Trump Is Riding a Wave He May Not Understand
Many Americans who voted for Mr. Trump did not vote for him because they liked his ideas; they cast their votes for him mainly as a revolt against a government establishment that did not respond to their needs. To them, Mrs. Clinton was a continuation of what they did not like. They were looking for better job opportunities, higher wages and fairer taxes, more responsive and less gridlocked government, better-financed public school systems, fair and affordable healthcare, a more encompassing safety net, less police brutality and less involvement in too many foreign conflicts and wars. Voting for Mr. Trump was an expression of despair and disgust with the ongoing governing establishment.
Popular discontent is also seen in several other developed countries as well. Britain, France, Italy and even Germany are experiencing popular revolts. Although Western-style capitalism proved successful when it came to general prosperity and wealth, it always left many people behind with their needs unmet. The freedoms associated with capitalism, inevitably create a class of political elites that end up controlling the political system and molding it to serve their own personal ends rather than the needs of all the people. Those in control forget that their main job is to serve the public first. Many citizens end up worse off and start to revolt against the "establishment". That is what really contributed to the election of Mr. Trump. That also explains why, today, many authoritarian regimes, that are more responsive to the peoples needs and desires, are more stable than capitalist democracies. This can be seen in Russia, China, Turkey, Egypt and the Philippines for example.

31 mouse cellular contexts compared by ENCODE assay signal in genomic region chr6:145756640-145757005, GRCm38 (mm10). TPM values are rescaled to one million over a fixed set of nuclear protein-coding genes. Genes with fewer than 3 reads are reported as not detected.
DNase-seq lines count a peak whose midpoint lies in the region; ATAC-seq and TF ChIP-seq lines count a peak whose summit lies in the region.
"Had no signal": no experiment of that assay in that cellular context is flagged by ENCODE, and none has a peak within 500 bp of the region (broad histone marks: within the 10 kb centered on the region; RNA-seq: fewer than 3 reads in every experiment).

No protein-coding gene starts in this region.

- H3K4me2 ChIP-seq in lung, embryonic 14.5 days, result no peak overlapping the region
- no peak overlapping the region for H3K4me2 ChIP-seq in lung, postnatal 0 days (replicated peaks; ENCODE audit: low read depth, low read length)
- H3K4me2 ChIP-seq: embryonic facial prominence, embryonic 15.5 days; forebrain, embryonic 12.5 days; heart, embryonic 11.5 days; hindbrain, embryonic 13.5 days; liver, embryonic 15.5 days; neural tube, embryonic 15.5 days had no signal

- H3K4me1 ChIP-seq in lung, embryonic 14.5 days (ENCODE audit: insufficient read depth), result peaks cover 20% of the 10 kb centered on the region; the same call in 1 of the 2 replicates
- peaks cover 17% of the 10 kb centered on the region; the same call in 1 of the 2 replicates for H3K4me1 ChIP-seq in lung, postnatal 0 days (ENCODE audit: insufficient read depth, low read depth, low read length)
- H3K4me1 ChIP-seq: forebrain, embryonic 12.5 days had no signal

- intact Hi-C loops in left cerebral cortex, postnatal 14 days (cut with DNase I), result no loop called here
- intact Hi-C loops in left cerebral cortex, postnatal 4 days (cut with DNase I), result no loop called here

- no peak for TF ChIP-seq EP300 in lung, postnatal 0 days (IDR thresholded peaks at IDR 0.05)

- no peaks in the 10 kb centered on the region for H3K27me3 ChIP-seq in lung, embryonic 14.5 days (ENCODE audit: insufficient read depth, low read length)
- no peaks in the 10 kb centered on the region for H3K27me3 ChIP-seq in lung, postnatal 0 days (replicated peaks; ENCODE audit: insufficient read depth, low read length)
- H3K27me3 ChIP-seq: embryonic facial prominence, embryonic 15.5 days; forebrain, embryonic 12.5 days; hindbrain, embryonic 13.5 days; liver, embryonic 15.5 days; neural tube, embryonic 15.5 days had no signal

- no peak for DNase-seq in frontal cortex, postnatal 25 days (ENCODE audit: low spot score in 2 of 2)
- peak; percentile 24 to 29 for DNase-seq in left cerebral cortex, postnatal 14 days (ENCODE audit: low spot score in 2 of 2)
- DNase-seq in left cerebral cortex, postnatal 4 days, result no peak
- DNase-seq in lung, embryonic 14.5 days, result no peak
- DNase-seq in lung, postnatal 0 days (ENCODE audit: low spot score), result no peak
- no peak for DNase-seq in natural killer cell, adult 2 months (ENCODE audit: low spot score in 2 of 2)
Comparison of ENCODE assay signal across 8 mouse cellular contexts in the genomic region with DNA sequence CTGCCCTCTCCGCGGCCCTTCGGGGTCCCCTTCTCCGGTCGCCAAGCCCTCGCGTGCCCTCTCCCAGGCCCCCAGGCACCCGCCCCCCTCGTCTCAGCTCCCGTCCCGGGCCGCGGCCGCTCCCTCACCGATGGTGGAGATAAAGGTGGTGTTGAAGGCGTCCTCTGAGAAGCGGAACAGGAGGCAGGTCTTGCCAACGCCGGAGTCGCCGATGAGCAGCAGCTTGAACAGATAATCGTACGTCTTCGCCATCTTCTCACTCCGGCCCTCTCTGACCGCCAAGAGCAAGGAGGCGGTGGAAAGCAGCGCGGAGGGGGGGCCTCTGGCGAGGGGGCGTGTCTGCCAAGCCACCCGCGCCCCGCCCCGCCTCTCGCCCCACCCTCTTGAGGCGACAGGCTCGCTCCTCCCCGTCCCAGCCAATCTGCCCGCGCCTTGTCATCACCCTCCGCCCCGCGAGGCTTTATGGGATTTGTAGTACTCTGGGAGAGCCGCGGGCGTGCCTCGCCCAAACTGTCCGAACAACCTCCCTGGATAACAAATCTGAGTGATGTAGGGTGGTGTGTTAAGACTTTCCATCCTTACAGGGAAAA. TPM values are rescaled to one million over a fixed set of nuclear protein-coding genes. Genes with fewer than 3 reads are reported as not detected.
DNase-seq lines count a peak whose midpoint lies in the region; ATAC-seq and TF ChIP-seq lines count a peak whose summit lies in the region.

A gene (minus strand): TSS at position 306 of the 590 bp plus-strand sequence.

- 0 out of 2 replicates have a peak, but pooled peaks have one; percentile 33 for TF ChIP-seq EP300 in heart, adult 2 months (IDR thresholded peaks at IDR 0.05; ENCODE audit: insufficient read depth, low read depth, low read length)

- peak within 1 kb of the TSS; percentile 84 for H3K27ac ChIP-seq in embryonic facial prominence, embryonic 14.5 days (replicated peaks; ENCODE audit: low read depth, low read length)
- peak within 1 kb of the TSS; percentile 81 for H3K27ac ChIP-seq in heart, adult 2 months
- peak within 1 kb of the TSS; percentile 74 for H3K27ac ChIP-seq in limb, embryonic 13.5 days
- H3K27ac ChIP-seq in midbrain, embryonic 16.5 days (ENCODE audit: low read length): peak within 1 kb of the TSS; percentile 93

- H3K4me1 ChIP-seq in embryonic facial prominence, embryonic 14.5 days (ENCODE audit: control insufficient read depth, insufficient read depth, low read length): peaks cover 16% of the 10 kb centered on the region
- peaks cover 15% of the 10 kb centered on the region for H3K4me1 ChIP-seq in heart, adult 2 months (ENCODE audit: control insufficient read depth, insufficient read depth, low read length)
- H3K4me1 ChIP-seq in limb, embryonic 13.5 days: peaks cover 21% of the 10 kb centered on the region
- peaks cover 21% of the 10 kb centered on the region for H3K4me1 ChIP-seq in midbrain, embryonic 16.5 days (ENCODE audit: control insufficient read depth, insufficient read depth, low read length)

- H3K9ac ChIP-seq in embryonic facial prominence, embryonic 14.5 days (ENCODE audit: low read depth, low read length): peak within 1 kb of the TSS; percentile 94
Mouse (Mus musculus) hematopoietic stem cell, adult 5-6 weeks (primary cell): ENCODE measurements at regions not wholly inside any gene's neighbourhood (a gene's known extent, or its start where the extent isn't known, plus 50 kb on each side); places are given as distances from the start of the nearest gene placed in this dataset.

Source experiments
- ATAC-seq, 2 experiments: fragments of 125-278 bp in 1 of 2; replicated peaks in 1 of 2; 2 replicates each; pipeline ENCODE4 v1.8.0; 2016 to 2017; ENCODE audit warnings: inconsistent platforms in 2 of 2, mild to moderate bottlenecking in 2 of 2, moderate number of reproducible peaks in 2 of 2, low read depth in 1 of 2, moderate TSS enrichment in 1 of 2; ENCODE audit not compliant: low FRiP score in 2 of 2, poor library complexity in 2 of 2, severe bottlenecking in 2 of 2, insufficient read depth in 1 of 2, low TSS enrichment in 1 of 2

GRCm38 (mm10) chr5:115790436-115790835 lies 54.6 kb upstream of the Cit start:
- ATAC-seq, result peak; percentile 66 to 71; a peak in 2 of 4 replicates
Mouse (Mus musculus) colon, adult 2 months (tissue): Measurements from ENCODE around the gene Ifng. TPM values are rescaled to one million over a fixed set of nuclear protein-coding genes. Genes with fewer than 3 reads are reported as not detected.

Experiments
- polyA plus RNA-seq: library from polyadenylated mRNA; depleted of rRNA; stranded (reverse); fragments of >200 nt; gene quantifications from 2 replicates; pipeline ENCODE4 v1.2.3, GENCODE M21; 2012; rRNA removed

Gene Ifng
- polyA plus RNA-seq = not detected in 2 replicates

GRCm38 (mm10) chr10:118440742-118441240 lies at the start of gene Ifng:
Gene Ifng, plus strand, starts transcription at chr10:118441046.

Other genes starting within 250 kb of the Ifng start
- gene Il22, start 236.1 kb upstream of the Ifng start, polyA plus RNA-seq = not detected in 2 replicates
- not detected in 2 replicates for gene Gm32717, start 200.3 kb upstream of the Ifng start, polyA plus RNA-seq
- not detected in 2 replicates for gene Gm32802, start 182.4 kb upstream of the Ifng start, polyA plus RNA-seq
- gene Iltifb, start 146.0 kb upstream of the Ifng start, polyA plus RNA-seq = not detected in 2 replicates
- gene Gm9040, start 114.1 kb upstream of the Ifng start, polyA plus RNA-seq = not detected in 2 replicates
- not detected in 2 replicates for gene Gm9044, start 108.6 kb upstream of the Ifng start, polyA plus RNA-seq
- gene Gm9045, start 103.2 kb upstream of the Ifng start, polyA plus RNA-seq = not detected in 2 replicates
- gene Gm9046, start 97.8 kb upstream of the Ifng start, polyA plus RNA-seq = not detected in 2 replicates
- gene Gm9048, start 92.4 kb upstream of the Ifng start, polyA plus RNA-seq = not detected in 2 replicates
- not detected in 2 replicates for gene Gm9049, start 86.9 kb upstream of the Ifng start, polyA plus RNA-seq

Recently, in several countries, the peoples' desires ran counter to their government's direction. In the United Kingdom, the people wanted out of the European Union while the government wanted in. In Italy the populace rejected the constitutional changes proposed by the government. Both countries have elected parliaments that do not, in fact, represent the peoples' wishes. The same appears to be the case here in the United States as well. The congress is now controlled mainly by moneyed interests who do not respond well to the needs and desires of real America. The two party system is collapsing and the media have been rendered less relevant with the advent of too many fake news stories. Although global trade and advanced technology are making few winners; they are also creating many more losers. Parts of the country have been falling behind economically. Despair afflicts so many Americans and poverty is rampant in rural and small-town America. No one is there to nourish and preserve the common good, civic life and liberal democracy.
The prevailing disgust at a winner-takes-all society is broadly based. There are deep feelings of anger, bitterness and even betrayal toward members of Congress, government officers, corporate bosses, political commentators, ad agencies, drug companies, foreign policy establishment, and even religious leaders.
We don't know for sure if Mr. Trump really understands the wave of discontent he is riding upon. What we have learned so far is that Mr. Trump is assembling a team of card-carrying members of the establishment. It is hard to see how Trump will address the problems and advance the interests of those who voted for him. He presented himself as an enemy of the establishment and promised to rescue us from arrogant and corrupt elites and salvage working class Americans. Can he do it?
From what we see and hear so far, Mr. Trump may partly understand what the people want. But, does he understand the need to restrain greed, crony capitalism, reduce income inequality and the deep resentment of the rich? Does he realize that inequality is not the fault of the poor, for having less discipline, less drive, and especially, less education and that it is mainly because of greed and unfairness of the economic establishment?
What we need now is a top-to-bottom re-evaluation of our ideals and objectives with greater concentration on what the Americans need to serve their interests in a continuously changing economic climate. That is why Trump's message of 'America First' reverberated too well with Real America. Our capitalist autocracy needs to be modified to serve the needs of all Americans. We need to be less involved in the affairs of other countries to secure what is in their interests; we have a decaying infrastructure here at home that needs our urgent attention. We need a health care system that meets the needs of all the people, not just the privileged few. In short, we need real change. Should we be expecting it?